Politics & Policy

No-Show Lott

Senate minority leader gets failing grades.

As if his cowardice and inability to maintain the GOP’s Senate majority were not enough, Trent Lott now can add desertion to his ever-expanding list of misdeeds as the Senate’s Republican “leader.”

When the Senate turned to final passage of the Patients’ Bill of Rights on June 29 at 7:34 p.m., Lott was AWOL. The pro-lawyer measure, cosponsored by Ted Kennedy (D., Mass.) and John McCain (R., Ariz.), passed 59-36, without Lott’s vote on either side.

Fourteen minutes earlier, a less interventionist measure offered by John Breaux (D., La.) and Bill Frist (R., Tenn.) and endorsed as the Republicans’ substitute failed 36-59, without Lott’s involvement. According to the Congressional Record, Lott last voted that afternoon at 6:57 p.m. on an amendment by Jon Kyl (R., Ariz.). Then Lott split, or — as Don Nickles (R., Ok.) announced — he became “necessarily absent.”

With Lott not around to corral errant GOP senators, McCain and eight other Republicans — fully one fifth of those present — voted with all 50 Senate Democrats to approve a statist, pro-litigation HMO reform proposal that still leaves 44 million Americans uncovered.

The fact that Lott high-tailed it on this important measure is unforgivable. Lott’s absence would have been trivial had he merely missed Jack Reed’s (D., R.I.) soliloquy on the Fifth of July — Cape Verdean Independence Day. The Patients’ Bill of Rights, however, was South Dakota Democrat Tom Daschle’s first test as majority leader. Could he unite his caucus to pass legislation important to Democratic lawmakers and their donors? Could Lott, now heading a GOP minority, keep his troops in step and either slow Daschle or — maybe, just maybe — squeeze the Breaux-Frist measure through?

Daschle earned an A on his test. Lott scored a big, fat, red F. Rather than complete his exam, Lott handed it in, unfinished.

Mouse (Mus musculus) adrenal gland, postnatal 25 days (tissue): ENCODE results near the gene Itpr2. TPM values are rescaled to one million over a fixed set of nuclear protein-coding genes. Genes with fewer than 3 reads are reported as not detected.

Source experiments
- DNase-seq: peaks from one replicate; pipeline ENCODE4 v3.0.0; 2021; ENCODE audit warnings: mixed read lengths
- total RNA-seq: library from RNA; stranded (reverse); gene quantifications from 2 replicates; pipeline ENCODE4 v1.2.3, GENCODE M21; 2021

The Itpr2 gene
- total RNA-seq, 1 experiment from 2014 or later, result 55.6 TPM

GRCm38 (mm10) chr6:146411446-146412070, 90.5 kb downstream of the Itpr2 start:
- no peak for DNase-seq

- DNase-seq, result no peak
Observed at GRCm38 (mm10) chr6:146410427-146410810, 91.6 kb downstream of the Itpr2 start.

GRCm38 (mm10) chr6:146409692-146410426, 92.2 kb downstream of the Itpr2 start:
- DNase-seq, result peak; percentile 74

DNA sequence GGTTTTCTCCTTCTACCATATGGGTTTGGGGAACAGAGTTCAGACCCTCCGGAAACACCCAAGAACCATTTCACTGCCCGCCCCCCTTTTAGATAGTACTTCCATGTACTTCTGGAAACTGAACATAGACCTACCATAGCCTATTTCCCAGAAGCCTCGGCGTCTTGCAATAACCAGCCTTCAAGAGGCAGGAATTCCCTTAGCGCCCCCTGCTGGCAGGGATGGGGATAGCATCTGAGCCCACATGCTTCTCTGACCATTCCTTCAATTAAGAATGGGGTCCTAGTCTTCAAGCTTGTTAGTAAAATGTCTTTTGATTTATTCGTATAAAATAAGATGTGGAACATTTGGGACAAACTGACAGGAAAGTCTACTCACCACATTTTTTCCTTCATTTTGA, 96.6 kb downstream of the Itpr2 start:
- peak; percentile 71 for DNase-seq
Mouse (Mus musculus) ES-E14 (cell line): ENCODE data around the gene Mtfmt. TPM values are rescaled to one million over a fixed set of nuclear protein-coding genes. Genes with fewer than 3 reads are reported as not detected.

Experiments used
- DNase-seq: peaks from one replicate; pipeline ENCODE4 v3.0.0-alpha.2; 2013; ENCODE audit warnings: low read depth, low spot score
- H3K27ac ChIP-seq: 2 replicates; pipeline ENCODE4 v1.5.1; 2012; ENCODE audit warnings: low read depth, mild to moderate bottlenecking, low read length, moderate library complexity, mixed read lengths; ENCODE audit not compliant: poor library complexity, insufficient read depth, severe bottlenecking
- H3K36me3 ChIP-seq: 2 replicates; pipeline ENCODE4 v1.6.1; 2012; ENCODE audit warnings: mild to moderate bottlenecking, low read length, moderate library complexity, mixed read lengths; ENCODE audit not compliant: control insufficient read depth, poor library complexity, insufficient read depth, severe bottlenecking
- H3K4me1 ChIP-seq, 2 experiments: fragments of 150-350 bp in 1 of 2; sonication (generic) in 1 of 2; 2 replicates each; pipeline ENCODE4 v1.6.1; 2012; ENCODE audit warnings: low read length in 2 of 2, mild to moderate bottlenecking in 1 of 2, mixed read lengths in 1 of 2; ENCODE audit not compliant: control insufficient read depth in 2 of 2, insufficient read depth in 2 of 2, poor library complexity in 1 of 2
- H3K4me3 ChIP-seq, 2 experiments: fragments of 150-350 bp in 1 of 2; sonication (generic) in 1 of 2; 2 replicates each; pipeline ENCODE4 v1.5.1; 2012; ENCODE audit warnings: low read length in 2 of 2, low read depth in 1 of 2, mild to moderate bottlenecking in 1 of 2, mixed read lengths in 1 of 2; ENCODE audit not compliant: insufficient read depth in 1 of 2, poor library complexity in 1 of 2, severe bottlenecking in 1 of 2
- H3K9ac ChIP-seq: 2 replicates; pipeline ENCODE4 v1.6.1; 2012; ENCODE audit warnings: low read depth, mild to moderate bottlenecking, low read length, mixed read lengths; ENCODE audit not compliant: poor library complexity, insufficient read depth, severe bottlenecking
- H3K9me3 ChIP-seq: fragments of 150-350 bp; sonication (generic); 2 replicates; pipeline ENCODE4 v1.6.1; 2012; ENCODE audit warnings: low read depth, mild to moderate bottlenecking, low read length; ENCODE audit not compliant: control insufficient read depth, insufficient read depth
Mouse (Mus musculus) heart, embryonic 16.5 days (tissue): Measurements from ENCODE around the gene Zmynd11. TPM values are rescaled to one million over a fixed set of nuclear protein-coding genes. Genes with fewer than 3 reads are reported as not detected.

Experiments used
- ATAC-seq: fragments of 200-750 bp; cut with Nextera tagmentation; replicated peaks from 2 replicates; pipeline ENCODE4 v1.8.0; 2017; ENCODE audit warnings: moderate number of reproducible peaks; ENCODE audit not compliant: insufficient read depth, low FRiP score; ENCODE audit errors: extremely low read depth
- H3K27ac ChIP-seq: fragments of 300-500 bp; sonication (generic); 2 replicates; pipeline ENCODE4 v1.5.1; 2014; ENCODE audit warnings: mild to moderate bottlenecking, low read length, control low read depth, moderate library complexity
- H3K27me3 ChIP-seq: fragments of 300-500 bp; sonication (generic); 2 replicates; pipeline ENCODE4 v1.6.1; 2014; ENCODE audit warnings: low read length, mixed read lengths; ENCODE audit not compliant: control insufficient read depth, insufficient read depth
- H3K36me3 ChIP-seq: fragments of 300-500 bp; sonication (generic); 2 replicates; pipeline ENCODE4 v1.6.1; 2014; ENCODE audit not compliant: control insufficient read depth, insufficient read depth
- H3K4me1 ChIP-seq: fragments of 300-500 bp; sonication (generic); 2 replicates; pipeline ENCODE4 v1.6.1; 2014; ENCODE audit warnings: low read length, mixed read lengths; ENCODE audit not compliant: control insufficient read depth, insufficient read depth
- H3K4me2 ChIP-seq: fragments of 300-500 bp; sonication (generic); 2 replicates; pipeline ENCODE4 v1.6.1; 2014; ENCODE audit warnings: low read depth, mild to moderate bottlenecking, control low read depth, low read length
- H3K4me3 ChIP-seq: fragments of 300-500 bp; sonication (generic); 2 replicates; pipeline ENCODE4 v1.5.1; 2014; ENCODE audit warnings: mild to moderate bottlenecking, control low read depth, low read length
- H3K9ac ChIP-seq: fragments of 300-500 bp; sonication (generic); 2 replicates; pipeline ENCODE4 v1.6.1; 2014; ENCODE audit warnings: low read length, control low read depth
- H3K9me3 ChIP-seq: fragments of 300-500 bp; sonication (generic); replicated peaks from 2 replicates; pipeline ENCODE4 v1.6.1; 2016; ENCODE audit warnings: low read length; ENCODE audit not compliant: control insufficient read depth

So why didn’t Lott participate in these two crucial votes?

“I don’t know,” a Lott spokesman said by phone. “I thought he had.” Asked to elaborate, the media aide told me to await word from Lott’s press secretary. Ron Bonjean answered neither of the two phone messages I left him.

One frustrated Republican Senate staffer finds all of this bumbling sadly familiar. “Lott seems out of his league against Daschle, who is George Mitchell all over again. He’s a smiling terrorist — Arafat with a shave, suit and tie, topped off with a smile and a ‘let’s work together for the Good of the Nation’ demeanor…They’re out for blood; we appear to want good government.”

If Trent Lott is a no-show for critical votes on key national issues, how can he inspire genetically nervous Republican senators like Pennsylvania’s Arlen Specter and Maine’s Olympia Snowe (and even the frequently reliable John Warner of Virginia and Mike DeWine of Ohio) to do the right thing rather than help Daschle and Kennedy build socialism?

Daschle made none of this easy by debating the Patients’ Bill of Rights right up until the Senate’s July 4th recess. Still, he managed to keep all 50 of his Democrats on the Senate floor until the measure passed. Like hard-working public servants, they delayed their vacations until they had completed what they call the people’s work. Despite their dreadful legislation, one must admire the Democrats’ dedication.

Lott’s aloof attitude, in contrast, allowed four Republicans to vanish for these votes. Colorado’s Ben Nighthorse Campbell, New Mexico’s Pete Domenici, Texas’s Phil Gramm, and Alaska’s Frank Murkowski should have voted their consciences on these measures. Shame on them for leaving early.

Daschle’s victory will rally Democrats to fight for federal prescription drug benefits, a minimum-wage increase and, eventually, delays in or even repeal of portions of President Bush’s tax cut. GOP malaise, fueled by Lott’s parliamentary malpractice, will engender Republican surrenders on these and other matters.

Such were the stakes the evening of June 29. Trent Lott knew this, and yet he walked away. His dereliction of duty in this battle’s closing moments constitutes desertion. In wartime, uniformed deserters are punished swiftly and severely.

Luckily for Lott, he is surrounded by civilian colleagues rather than soldiers. More urgently than ever, one of them must challenge and dislodge him from the Senate’s Republican leadership. GOP voters deserve as much. Trent Lott’s disloyalty demands no less.

Deroy Murdock is a Manhattan-based Fox News contributor and a contributing editor of National Review Online, and a senior fellow with the London Center for Policy Research.

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